apparently in accordance with the fifth proviso of RCW 51.52.060 which reads in part:

"PROVIDED, FURTHER, That the department, either within the time limited for appeal, or within thirty days after receiving a notice of appeal, may modify, reverse or change any order, decision, or award, or may hold any such order, decision, or award in abeyance for a period of ninety days which time period may be extended by the department for good cause stated in writing to all interested parties for an additional ninety days pending further investigation in light of the allegations of the notice of appeal, and the board shall thereupon deny the appeal, without prejudice to the appellant's right to appeal from any subsequent determinative order issued by the department. Dils argues that the trial court's decision has left him caught in a Catch-22 situation, contending that the suit was brought in superior court because of the inability to extract from the Department an order appealable to the Board. Dils further contends that there were no administrative remedies to pursue. We disagree.

[1] The doctrine of exhaustion of administrative remedies is well established in Washington. SOUTH HOLLYWOOD HILLS CITIZENS ASS'N FOR PRESERV. OF NEIGHBORHOOD SAFETY & ENV'T v. KING CY., 101 Wn.2d 68, 73, 677 P.2d 114 (1984). Agency action cannot be challenged on review until all rights of administrative appeal have been exhausted. HOLLYWOOD HILLS, at 73. RCW 51.52.050 provides, in part, that

"     Whenever the department has taken any action or made any decision relating to any phase of the administration of this title the worker, beneficiary, employer, or other person aggrieved thereby may request reconsideration of the department, or may appeal to the board. . . . Any such person aggrieved by the decision and order of the board may thereafter appeal to the superior court, as prescribed in this chapter. Thus, Dils could have objected to the Department's claims processing procedures by requesting reconsideration by the Department or by appealing to the Board. Moreover, the Board is empowered to hear petitions for declaratory rulings and to issue binding judgments on such petitions. SEE WAC 263-12-180. However, Dils did not pursue any of these avenues of relief.

[2] While a party will not be required to exhaust administrative remedies where resort to them would be futile, this exception to the exhaustion doctrine only applies in rare factual situations, ORION CORP. v. STATE, 103 Wn.2d 441, 458, 693 P.2d 1369 (1985), which we find do not exist in this case. Even remedies Dils thought to be unavailing should have been pursued. LECHELT v. SEATTLE, 32 Wn. App. 831, 835, 650 P.2d 240 (1982), REVIEW DENIED, 99 Wn.2d 1005 (1983); ROSEN v. TACOMA, 24 Wn. App. 735, 603 P.2d 846 (1979). In ROSEN the plaintiff, who was "'disgusted with the way the city was giving [them] a bad time'" about the needed repairs to a building, sold the building at a loss without making a formal application for a permit. ROSEN, at 737-38. The court held that the plaintiff's failure to exhaust remedies precluded a suit against the city. ROSEN, at 741. Like the plaintiff's disgust in ROSEN, Dils' disgust with the Department's alleged delay does not excuse the failure to exhaust administrative remedies.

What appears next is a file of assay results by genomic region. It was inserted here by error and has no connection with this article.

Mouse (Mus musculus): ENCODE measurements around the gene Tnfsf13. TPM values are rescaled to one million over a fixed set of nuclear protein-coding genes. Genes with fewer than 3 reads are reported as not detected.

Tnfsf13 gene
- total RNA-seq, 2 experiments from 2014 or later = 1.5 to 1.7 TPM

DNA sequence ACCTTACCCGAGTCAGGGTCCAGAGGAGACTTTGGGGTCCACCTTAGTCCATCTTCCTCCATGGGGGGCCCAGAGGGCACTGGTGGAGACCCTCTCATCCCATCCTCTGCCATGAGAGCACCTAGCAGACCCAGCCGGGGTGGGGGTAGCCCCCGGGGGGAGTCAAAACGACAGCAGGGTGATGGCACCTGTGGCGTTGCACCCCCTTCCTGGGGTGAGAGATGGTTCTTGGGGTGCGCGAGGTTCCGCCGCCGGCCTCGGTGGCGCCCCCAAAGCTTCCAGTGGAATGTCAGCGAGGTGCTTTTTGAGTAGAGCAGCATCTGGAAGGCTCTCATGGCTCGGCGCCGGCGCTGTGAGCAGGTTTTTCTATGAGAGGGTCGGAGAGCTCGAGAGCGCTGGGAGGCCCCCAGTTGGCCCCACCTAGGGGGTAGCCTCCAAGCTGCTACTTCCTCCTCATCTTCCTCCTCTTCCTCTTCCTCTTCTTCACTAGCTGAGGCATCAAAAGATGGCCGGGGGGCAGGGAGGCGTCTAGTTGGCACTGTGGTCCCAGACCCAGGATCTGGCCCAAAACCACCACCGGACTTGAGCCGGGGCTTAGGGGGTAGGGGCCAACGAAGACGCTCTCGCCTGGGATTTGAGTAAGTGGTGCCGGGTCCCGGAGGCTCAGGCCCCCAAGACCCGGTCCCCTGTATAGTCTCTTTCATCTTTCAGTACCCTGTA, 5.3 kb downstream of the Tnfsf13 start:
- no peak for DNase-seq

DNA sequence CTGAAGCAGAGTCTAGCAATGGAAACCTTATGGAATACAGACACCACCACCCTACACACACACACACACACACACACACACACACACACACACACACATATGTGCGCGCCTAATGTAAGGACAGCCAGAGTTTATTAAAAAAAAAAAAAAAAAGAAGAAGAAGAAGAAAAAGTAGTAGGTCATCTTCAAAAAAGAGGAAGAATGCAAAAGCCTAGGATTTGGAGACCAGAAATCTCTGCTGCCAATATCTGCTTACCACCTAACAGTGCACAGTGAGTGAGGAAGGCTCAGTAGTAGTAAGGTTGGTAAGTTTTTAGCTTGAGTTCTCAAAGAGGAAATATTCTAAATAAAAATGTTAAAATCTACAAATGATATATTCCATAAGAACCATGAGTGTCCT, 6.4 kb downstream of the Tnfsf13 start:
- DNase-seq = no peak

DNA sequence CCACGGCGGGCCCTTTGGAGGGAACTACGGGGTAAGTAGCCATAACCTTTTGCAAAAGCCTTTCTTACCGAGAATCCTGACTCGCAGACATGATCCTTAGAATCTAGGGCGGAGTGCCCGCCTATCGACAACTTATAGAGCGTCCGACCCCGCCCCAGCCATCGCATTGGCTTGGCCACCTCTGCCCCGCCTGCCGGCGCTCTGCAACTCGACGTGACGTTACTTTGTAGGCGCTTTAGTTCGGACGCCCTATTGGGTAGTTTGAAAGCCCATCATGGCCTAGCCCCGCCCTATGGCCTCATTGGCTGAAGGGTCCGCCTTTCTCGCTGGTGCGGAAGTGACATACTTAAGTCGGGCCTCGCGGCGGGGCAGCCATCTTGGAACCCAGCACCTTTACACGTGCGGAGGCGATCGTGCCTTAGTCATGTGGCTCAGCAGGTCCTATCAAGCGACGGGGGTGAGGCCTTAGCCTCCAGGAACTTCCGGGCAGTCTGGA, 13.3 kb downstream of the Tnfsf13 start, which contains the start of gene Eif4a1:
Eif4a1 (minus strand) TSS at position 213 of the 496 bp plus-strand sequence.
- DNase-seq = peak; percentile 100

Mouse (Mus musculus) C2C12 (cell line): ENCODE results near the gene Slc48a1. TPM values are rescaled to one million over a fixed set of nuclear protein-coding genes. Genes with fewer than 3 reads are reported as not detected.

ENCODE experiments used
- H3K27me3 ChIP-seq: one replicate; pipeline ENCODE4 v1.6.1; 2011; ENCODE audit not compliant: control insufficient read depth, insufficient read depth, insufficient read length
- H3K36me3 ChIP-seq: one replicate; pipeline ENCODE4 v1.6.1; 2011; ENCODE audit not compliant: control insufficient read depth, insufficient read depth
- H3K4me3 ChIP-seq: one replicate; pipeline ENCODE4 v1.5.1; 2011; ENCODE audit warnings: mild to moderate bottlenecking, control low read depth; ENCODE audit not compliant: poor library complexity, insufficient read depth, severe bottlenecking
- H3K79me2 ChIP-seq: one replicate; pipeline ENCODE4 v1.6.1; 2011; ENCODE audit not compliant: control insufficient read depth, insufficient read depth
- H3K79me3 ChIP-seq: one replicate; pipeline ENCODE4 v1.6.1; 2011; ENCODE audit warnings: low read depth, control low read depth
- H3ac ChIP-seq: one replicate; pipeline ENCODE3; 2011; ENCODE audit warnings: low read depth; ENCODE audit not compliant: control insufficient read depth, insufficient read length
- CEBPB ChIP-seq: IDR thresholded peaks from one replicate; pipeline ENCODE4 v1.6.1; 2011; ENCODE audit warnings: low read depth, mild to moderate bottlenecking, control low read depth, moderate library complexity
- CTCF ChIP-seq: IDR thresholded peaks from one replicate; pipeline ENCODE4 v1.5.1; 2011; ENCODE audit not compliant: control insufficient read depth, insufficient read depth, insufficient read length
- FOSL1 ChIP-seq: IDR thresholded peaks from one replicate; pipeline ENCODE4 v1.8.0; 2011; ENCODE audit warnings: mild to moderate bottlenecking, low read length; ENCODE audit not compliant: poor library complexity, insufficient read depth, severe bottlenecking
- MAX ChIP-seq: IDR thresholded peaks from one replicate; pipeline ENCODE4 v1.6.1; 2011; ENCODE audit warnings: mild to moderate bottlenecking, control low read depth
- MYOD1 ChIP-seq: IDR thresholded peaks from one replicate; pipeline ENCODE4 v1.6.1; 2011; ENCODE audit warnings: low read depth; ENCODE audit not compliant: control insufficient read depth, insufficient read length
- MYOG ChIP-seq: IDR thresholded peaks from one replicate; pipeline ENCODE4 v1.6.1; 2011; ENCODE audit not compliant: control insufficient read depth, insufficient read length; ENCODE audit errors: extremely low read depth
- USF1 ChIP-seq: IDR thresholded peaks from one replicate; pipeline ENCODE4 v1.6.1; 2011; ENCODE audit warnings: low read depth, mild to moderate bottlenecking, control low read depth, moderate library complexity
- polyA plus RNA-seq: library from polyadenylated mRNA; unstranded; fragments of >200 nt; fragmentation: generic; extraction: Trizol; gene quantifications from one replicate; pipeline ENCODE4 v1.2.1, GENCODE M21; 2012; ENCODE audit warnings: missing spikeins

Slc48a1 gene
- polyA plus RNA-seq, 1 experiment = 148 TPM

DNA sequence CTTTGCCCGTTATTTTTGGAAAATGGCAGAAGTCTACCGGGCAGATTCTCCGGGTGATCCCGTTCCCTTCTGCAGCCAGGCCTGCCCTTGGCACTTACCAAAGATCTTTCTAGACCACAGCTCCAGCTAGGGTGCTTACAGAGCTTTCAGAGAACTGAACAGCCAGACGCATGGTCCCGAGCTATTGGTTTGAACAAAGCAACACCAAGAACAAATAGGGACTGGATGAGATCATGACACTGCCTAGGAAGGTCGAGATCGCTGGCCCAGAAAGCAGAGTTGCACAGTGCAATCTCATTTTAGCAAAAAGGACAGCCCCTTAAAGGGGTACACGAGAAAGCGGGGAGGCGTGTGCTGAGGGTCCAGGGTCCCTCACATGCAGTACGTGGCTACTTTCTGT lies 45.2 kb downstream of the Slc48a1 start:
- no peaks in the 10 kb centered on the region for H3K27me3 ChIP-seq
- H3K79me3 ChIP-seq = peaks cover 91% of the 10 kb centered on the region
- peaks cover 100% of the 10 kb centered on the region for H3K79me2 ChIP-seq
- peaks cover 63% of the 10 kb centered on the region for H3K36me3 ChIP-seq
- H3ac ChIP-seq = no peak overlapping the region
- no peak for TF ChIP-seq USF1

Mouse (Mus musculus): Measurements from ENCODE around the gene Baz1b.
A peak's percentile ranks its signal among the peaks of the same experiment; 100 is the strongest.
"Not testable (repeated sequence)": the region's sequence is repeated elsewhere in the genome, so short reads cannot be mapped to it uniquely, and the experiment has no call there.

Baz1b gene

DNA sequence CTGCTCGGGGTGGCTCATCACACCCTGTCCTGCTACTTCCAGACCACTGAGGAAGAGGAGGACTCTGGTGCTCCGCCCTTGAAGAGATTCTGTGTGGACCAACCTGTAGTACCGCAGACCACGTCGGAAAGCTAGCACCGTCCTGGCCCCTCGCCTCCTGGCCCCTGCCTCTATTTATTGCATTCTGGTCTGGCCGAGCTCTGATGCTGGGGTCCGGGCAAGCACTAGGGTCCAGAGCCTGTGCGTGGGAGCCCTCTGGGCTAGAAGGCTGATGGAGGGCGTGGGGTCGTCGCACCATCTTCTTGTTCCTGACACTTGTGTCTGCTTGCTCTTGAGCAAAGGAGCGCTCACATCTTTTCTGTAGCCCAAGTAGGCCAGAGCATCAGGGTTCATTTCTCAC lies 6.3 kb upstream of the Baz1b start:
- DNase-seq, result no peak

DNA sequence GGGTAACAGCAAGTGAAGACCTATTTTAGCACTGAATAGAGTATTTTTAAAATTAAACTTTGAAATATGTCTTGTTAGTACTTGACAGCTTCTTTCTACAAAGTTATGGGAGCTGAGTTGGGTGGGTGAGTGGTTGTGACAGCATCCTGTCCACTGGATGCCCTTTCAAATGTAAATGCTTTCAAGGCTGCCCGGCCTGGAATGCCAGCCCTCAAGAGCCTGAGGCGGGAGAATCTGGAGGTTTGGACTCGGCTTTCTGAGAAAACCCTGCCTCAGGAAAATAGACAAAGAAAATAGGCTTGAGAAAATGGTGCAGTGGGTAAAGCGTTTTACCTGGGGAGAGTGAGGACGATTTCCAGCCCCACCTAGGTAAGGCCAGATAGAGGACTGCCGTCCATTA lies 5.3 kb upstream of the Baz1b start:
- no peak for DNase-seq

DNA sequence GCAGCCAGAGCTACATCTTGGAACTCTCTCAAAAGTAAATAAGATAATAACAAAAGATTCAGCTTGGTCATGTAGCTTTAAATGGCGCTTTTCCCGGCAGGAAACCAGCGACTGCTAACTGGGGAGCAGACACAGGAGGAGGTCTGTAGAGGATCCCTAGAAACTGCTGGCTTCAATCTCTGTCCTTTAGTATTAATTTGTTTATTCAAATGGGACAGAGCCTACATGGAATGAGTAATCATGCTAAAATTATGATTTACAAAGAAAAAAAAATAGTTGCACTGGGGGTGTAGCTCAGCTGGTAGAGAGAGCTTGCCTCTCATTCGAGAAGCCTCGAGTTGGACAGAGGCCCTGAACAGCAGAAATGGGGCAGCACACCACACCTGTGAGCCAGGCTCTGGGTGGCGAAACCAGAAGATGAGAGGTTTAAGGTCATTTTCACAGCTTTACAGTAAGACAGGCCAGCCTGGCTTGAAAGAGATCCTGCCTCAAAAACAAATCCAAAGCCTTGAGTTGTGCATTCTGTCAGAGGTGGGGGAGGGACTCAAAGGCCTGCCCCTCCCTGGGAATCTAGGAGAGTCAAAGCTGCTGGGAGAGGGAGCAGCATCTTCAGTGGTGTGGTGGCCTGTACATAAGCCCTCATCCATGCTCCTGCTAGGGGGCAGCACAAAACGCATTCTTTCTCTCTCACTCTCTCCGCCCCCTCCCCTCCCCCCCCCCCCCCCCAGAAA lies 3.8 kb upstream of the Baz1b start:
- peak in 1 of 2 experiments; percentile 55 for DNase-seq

Assuming for the moment that neither the Department nor the Board responded to Dils' objections, Dils could have petitioned the court for a writ of mandamus pursuant to RCW 7.16.160 in order to compel agency action. SEE KSLW v. RENTON, 47 Wn. App. 587, 736 P.2d 664 (1986). In that case KSLW filed a timely appeal with the hearing examiner regarding a building permit. KSLW alleged that the examiner refused to act on the appeal, instead referring the matter to the city attorney's office. KSLW then brought suit in superior court to either compel issuance of the permit or obtain damages for a claimed illegal down zone of the property. The court held that by failing to exhaust his administrative remedies, that is, by failing to apply for a writ of mandamus, KSLW could not bring suit in superior court. KSLW, at 590-92.

We need not address whether the Industrial Insurance Act provides the exclusive remedy for Dils' claim, SEE DEETER v. SAFEWAY STORES, INC., 50 Wn. App. 67, 747 P.2d 1103 (1987), because Dils is required to exhaust his administrative remedies before proceeding against the Department on a tort claim. SEE RAINS v. DEPARTMENT OF FISHERIES, 89 Wn.2d 740, 741-44, 575 P.2d 1057 (1978) (exhaustion of administrative remedies is a threshold step that must be taken before plaintiff may bring a negligence action against the State for failure to grant a permit to rechannel a stream).

Having decided that Dils failed to exhaust administrative remedies, we affirm.

CONCURRING JUDGES:

Grosse, J., and Williams, J. Pro Tem., concur.

POST-OPINION INFORMATION: